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Calculation CO2 balance of the Biomass Partnership project

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In order to clarify whether the utilisation of bush biomass from Namibia in Hamburg is really beneficial in terms of CO2 balance as compared to other energy sources (such as natural gas), numerous CO2 scenarios have been calculated. The scenarios include emissions from harvesting, transport to processing site, processing, shipping to Hamburg and land use after harvesting.

CO2 balance of the Biomass Partnership project

When considering this, it is important to mention that there is no template greenhouse gas balance (GHG balance sheet) available. Depending on the harvesting and land use scenario, different GHG emissions occur. The calculation of greenhouse gas emissions in relation to land-use changes is very complex and is therefore illustrated in different scenarios. In the partnership with Hamburg, a variety of values and scenarios are discussed, and the best strategy is developed. In abstract terms, it is about the optimal management of the carbon sink "bush landscape" for the benefit of the people and ecosystems in Namibia.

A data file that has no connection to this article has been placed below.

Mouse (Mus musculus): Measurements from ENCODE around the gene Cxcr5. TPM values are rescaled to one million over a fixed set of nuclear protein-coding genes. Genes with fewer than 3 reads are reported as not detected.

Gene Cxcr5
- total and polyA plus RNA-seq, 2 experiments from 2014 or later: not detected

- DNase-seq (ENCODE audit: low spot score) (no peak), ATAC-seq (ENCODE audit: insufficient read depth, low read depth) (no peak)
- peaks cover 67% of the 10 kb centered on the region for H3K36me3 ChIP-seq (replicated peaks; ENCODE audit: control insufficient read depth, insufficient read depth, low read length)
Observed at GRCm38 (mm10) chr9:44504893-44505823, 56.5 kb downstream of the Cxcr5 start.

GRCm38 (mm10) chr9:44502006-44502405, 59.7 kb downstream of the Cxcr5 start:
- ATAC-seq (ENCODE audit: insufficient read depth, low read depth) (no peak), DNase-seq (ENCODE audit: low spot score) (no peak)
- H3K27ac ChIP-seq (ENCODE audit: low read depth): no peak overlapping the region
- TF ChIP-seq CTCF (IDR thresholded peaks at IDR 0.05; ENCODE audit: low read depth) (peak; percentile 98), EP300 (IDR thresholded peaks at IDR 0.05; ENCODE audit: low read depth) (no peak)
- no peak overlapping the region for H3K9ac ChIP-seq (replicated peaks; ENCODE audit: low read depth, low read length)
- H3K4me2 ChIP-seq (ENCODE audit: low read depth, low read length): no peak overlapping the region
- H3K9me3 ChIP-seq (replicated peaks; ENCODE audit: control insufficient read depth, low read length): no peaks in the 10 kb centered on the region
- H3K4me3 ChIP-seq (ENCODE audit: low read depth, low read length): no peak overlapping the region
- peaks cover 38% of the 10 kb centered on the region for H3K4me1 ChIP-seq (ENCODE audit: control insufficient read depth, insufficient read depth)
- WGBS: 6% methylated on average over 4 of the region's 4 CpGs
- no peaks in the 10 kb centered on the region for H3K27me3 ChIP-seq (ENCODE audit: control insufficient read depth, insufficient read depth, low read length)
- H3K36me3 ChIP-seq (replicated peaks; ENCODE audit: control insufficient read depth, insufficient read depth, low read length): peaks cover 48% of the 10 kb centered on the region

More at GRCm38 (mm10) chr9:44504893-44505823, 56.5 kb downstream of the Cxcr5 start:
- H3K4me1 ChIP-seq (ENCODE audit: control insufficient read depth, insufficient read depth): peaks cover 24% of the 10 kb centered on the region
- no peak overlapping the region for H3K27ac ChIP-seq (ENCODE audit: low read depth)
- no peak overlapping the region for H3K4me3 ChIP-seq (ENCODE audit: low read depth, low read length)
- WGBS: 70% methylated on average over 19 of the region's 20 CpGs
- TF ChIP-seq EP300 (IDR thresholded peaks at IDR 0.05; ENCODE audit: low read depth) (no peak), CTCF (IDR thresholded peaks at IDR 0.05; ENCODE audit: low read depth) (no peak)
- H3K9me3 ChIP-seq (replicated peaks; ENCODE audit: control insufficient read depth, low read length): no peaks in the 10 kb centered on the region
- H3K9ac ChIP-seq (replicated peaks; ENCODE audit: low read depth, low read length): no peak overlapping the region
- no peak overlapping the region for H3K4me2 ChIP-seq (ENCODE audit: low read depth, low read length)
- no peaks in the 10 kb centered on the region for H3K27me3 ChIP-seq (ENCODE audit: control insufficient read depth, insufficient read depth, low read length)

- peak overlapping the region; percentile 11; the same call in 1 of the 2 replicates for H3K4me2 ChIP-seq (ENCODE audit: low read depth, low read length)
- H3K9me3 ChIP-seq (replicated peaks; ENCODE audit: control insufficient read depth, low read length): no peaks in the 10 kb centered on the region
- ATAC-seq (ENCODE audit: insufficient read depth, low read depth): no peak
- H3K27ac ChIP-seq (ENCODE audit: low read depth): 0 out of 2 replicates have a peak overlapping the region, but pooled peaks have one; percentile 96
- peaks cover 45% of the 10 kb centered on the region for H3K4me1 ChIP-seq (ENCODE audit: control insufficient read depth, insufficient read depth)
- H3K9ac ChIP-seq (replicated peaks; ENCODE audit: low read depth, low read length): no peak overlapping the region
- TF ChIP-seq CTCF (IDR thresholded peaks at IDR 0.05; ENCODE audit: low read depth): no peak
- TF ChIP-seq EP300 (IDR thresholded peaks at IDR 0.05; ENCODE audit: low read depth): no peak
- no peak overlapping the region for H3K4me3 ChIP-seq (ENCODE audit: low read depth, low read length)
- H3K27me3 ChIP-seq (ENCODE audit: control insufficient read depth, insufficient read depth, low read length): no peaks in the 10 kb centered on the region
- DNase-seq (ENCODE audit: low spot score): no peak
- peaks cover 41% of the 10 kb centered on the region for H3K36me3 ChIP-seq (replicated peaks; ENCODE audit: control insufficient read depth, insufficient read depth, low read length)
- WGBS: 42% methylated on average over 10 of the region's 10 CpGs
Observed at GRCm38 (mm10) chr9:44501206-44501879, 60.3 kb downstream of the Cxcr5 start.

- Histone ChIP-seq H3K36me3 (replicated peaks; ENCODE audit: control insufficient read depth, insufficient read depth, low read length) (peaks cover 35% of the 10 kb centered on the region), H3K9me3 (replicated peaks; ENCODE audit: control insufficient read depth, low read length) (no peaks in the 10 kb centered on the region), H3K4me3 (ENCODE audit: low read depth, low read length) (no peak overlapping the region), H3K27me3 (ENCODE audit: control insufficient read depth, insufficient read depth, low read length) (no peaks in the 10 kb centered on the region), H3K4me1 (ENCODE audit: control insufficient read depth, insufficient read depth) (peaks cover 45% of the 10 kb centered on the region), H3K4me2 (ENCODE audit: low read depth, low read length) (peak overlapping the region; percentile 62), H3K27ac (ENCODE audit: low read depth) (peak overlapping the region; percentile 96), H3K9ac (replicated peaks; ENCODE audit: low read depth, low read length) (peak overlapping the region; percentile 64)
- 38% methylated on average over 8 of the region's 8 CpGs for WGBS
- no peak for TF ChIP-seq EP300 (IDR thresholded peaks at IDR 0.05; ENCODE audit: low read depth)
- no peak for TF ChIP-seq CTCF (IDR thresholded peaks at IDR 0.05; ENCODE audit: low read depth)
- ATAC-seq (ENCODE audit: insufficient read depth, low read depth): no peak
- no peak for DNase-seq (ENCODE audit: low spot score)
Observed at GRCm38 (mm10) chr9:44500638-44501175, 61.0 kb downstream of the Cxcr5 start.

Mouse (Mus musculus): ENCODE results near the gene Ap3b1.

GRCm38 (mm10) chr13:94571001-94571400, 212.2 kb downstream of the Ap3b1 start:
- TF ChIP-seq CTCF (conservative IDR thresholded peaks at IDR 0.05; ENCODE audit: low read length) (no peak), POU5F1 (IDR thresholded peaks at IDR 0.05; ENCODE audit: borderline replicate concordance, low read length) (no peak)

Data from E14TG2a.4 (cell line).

In principle, the energetic use of biomass releases as much CO2 as was previously fixed by the growth of the plant. However, emissions from harvesting, processing and transport must be added.

Reducing or amplifying effects of GHG emissions are effected by changing land use.

A CO2 emission of 72 kgCO2/t or 14 kgCO2/MWh are to be expected for mechanical harvesting and processing into wood pellets with large machines.

The following values are set for transport:

Expected Scenario


gCO2/tkmkmkgCO2/t
Truck34,01003
Rail22,760013,628571
See6,910.00069
SUM

86

This results in CO2 emissions of around 86 kg CO2/t biomass on average over the entire transport from the biomass park in Namibia to Hamburg. Based on the calorific value of wood pellets from Namibia (here 5 MWh/t), a transport-related CO2 load of 18 kgCO2/MWh results. By way of comparison, according to the Ökoinstitut e.V. 20061, emissions of heating oil for extraction and transport from OECD or Russia range from 15 to 28 kgCO2/MWh. The CO2 emissions caused in Namibia might even be lower due to lower down times and good capacity utilisation (biomass industrial parks).

For the overall balance shown below, these figures were converted to emissions per hectare and year. A once-off harvest of 9.6 t of wood pellets in 20 years was assumed. This calculation results 0.28 tCO2/ha for harvesting, 0.44 tCO2/ha for processing and 1.03 tCO2/ha for transport.

It can be assumed that after the bush thinning, the numbers of livestock in the pasture will increase.  Since ruminants emit methane, possible additional greenhouse gas emissions of 3.5 tCO2/ha were calculated and also added.

The greenhouse gases of the multifunctional land use discussed in this partnership and described in the section "Potentials of bush wood" reflect values that fluctuate between sink growth (new binding of CO2) and slight release.